The Mandela Effect and New Memory

Aaron French


This paper looks at a recent phenomenon on the Internet referred to as the Mandela Effect, which states that small details from the past have been changed, altered, and edited to create a parallel universe. The reasons for the Mandela Effect becoming such a popular conspiracy theory and Internet meme shed light on our contemporary technoscience culture and the influence of advanced information technology on human cognition, memory, and belief. This phenomenon involves aspects familiar to esotericism, since both conspiracy theories and esoteric knowledge cohabit the same marginalized cultural space, sometimes referred to as the “cultic milieu.” In fact, the Mandela Effect signals a possible transformation of this space. The recent ideas from tech author and founding editor of Wired magazine, Kevin Kelly, as well as memory research by experimental psychologist Endel Tulving, illustrate potential factors behind conspiratorial creations and the reshaping of underground culture. This article seeks to bring the Mandela Effect to the attention of scholars by highlighting the web of relationships embedded in the phenomenon, as well as the implications for historical consciousness and the construction of conspiratorial worldviews.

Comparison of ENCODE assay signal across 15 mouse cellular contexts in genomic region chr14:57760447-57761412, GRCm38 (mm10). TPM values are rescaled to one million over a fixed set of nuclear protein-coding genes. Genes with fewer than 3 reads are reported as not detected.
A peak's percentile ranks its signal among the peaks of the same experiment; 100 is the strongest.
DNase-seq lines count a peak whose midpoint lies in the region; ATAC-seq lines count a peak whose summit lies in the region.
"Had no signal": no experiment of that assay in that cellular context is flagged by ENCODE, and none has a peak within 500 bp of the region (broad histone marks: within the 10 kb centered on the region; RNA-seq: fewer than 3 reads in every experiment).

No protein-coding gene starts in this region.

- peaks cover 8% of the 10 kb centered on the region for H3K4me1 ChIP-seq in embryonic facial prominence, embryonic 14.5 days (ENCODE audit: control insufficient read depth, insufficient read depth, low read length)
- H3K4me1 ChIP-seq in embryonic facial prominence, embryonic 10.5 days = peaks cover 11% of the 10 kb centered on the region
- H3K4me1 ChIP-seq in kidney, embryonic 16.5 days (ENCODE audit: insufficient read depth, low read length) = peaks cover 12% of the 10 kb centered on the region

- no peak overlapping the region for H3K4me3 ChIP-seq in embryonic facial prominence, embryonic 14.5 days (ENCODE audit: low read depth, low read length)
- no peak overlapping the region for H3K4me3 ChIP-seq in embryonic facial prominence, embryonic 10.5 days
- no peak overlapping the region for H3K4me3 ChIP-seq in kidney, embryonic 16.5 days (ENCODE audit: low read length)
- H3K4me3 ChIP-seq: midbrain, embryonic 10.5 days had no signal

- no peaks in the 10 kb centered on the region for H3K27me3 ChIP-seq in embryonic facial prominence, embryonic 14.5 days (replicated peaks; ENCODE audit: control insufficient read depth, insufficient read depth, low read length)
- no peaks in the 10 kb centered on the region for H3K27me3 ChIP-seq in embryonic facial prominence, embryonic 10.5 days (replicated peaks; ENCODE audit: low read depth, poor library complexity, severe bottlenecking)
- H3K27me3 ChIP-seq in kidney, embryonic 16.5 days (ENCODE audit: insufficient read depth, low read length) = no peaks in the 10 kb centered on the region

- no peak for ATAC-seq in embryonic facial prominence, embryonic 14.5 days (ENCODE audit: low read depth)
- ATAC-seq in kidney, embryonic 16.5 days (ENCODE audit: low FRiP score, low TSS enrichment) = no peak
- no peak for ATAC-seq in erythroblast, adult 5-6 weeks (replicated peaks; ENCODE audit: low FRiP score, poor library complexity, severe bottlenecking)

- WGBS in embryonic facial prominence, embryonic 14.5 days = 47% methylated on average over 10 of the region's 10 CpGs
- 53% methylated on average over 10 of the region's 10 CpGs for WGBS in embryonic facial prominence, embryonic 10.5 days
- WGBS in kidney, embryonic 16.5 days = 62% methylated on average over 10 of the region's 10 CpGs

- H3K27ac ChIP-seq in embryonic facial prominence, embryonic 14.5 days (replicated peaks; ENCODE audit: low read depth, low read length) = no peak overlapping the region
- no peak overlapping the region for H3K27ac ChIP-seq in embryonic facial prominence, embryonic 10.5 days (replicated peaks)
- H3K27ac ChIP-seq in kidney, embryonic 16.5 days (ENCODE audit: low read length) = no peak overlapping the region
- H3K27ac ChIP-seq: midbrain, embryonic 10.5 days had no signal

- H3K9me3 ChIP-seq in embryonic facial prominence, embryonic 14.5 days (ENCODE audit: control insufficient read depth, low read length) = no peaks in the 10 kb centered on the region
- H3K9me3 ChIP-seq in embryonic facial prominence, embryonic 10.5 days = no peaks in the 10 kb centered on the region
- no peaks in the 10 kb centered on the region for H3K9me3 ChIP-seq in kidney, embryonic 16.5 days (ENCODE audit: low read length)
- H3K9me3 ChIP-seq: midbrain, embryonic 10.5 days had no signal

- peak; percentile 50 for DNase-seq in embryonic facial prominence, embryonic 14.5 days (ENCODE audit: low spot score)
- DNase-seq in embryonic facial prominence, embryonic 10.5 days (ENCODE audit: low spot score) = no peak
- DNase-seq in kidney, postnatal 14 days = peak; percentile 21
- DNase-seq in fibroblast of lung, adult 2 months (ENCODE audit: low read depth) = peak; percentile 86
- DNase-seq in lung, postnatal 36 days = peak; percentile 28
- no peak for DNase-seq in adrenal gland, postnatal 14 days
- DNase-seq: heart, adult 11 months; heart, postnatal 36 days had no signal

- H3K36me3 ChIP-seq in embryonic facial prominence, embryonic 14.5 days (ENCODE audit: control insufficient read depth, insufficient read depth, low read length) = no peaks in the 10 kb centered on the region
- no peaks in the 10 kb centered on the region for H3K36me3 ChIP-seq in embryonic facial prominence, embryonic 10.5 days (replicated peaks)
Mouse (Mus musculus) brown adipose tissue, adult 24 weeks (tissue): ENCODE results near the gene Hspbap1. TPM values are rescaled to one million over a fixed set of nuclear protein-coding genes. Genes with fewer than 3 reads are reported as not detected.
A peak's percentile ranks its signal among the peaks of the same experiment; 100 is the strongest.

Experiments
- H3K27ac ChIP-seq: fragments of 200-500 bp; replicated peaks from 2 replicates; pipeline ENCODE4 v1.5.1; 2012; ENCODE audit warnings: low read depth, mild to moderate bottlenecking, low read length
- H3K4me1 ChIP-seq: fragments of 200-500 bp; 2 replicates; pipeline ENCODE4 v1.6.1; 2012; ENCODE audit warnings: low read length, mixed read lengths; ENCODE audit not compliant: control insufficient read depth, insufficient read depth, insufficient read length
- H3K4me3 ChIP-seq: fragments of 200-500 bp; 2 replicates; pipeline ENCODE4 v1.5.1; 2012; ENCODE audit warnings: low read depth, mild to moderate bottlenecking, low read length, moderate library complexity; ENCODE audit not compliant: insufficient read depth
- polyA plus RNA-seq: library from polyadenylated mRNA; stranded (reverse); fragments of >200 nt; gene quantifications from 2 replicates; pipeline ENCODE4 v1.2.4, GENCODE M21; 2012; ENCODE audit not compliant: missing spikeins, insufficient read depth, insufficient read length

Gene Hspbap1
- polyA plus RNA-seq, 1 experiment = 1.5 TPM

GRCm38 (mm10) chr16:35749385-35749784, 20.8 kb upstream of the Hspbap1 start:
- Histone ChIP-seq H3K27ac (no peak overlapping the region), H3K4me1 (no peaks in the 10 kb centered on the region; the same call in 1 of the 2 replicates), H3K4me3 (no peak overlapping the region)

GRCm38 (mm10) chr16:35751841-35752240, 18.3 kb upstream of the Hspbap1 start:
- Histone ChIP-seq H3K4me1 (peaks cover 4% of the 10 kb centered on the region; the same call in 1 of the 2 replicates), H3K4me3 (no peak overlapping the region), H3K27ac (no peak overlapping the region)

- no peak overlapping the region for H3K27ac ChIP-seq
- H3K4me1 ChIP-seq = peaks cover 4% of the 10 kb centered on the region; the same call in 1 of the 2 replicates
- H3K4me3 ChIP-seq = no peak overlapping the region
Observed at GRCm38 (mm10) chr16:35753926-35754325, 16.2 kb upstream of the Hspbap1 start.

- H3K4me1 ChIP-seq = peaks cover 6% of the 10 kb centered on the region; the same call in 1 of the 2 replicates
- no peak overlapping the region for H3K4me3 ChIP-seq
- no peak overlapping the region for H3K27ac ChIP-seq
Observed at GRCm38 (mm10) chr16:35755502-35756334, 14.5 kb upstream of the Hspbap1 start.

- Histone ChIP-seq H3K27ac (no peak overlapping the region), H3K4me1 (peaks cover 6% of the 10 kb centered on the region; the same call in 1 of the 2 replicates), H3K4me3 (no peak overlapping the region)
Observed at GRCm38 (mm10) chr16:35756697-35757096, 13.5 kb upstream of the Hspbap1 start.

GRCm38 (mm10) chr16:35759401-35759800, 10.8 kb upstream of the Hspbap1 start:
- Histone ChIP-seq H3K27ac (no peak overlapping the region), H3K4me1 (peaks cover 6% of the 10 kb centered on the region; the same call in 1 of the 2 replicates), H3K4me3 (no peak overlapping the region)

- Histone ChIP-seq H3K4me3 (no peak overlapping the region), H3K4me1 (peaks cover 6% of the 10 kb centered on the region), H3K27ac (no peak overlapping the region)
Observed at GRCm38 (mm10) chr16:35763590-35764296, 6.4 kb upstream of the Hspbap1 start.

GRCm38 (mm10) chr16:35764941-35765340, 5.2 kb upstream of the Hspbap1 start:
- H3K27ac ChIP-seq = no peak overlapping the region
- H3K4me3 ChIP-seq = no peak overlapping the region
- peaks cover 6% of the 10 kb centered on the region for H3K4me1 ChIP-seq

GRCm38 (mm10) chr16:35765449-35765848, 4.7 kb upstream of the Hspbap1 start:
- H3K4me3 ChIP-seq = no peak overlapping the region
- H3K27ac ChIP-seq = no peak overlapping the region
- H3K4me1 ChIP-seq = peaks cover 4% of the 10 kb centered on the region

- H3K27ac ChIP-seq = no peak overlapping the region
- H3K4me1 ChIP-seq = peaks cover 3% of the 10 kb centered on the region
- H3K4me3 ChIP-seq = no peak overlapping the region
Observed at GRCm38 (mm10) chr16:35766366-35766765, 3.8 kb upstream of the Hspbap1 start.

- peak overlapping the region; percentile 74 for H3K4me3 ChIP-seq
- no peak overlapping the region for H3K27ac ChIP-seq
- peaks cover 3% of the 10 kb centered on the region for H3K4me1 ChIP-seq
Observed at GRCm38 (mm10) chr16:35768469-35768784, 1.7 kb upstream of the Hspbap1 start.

Esotericism; conspiracism; cultic milieu theory; memory; technoscience; fundamentalism

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